Roy Lichtenstein’s Against Apartheid from 1983 is an elaborate lithograph that exemplifies his outstanding talent as a print maker. It is also a wonderful example of the artist’s mastery of art history. As a leading figure of Pop Art, Lichtenstein is best known for his graphic cartoon aesthetic. However, the artist frequently fused non-figural shapes, historical genres and painterly gestures too.
Against Apartheid abandons Lichtenstein’s characteristic stenciled dots and paneled disposition. Instead, the work features imitations of abstract expressionist brushwork. As a result, the composition bears resemblance to Lichtenstein’s concurrent Brushstroke Faces and Paintings.
The enlarged bottom left corner of a bright yellow frame covers the majority of Against Apartheid’s pictorial plane. The cropped portrait is mounted on a stark black and white striped background. A muted explosion of contrasting green, grey, cream, and red coloured brushstrokes erupts within the frame. Lichtenstein intertwines his schematic sweeps and spontaneous gestural marks. The final impression of the image evokes in the viewer a feeling of incompleteness.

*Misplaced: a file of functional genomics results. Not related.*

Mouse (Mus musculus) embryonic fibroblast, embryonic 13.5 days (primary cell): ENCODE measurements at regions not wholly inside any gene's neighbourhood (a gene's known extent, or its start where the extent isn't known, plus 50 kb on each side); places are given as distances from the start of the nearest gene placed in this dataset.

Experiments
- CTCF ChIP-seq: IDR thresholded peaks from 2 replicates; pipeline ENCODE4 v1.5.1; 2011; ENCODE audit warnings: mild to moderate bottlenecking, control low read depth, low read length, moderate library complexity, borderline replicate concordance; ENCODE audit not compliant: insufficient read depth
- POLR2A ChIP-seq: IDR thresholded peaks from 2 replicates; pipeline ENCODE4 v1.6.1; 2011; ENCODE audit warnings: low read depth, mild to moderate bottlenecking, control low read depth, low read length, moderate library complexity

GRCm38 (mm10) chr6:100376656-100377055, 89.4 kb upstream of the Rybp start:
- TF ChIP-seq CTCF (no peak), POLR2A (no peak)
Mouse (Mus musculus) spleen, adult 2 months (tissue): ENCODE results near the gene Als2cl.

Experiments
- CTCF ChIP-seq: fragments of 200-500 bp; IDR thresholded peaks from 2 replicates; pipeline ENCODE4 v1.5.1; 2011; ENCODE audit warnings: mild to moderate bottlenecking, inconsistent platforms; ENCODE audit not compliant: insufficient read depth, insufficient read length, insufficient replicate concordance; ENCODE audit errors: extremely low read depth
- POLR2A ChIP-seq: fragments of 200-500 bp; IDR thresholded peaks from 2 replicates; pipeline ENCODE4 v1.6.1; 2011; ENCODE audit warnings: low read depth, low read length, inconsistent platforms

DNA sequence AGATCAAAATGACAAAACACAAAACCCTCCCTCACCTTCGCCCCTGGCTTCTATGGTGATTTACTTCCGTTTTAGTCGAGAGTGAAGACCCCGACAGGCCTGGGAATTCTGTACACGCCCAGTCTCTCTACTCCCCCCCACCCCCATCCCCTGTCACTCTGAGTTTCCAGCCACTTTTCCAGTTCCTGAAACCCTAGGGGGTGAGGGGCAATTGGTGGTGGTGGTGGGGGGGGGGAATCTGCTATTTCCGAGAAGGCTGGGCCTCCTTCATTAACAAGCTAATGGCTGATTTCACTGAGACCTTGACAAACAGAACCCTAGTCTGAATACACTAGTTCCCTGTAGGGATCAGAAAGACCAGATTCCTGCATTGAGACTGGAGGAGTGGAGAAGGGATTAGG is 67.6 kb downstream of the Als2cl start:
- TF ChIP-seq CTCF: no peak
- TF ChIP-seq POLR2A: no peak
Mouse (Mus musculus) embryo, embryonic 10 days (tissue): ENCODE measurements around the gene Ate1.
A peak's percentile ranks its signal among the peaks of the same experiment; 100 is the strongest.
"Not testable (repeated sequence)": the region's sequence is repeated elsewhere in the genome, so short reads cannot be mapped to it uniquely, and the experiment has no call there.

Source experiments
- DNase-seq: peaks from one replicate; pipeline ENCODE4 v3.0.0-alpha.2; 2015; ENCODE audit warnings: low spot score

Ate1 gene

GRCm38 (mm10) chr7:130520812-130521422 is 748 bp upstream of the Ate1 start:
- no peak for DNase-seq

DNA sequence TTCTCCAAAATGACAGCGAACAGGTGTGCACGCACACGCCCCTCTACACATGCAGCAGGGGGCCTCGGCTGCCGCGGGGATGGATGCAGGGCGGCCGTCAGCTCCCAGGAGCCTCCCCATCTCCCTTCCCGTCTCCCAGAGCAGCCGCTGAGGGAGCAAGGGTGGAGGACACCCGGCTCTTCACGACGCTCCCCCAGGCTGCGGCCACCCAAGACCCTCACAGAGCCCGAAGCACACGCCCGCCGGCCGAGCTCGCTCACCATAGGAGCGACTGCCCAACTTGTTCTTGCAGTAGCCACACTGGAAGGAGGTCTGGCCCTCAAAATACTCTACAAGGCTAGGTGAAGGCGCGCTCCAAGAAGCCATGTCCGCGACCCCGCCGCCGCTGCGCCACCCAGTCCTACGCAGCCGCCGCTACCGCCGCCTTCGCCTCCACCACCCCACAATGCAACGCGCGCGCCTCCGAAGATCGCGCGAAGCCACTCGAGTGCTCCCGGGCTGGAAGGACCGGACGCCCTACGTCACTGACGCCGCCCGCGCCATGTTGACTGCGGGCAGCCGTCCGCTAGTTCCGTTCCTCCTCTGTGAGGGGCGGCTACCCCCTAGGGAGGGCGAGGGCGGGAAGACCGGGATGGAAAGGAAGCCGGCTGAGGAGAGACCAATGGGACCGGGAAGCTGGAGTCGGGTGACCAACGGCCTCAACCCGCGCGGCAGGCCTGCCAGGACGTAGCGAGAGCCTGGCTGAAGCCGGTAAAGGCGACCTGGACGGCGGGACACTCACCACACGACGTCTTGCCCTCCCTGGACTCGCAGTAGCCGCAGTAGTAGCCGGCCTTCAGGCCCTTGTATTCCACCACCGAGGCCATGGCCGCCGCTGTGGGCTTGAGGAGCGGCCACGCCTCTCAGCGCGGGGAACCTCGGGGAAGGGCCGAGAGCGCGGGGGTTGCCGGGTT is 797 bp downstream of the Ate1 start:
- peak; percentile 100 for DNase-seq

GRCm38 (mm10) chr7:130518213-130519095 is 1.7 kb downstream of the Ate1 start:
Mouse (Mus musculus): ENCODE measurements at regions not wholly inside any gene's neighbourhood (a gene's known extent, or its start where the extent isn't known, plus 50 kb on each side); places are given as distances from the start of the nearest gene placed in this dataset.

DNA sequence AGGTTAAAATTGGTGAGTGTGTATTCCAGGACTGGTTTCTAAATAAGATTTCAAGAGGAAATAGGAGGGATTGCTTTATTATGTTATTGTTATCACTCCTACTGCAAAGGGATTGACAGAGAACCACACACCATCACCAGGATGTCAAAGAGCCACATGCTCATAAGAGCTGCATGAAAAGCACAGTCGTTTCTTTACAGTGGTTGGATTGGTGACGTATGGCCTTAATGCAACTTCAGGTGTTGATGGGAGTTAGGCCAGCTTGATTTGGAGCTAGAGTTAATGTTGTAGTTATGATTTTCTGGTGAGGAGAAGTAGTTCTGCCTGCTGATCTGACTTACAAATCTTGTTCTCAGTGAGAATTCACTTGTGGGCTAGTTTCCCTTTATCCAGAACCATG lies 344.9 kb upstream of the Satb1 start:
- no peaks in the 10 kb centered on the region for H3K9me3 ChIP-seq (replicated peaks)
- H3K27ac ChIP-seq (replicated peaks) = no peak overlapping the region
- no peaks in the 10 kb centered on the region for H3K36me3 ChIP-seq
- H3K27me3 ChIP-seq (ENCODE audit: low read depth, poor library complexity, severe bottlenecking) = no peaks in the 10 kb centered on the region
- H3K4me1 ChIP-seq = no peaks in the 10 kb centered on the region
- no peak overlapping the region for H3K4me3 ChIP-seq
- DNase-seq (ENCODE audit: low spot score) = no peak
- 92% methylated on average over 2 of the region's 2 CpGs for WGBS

Against Apartheid was manufactured by the artist to raise awareness for a noble cause. The work benefitted Artists of the World, an organization established in cooperation with the United Nations Special Committee against Apartheid in South Africa.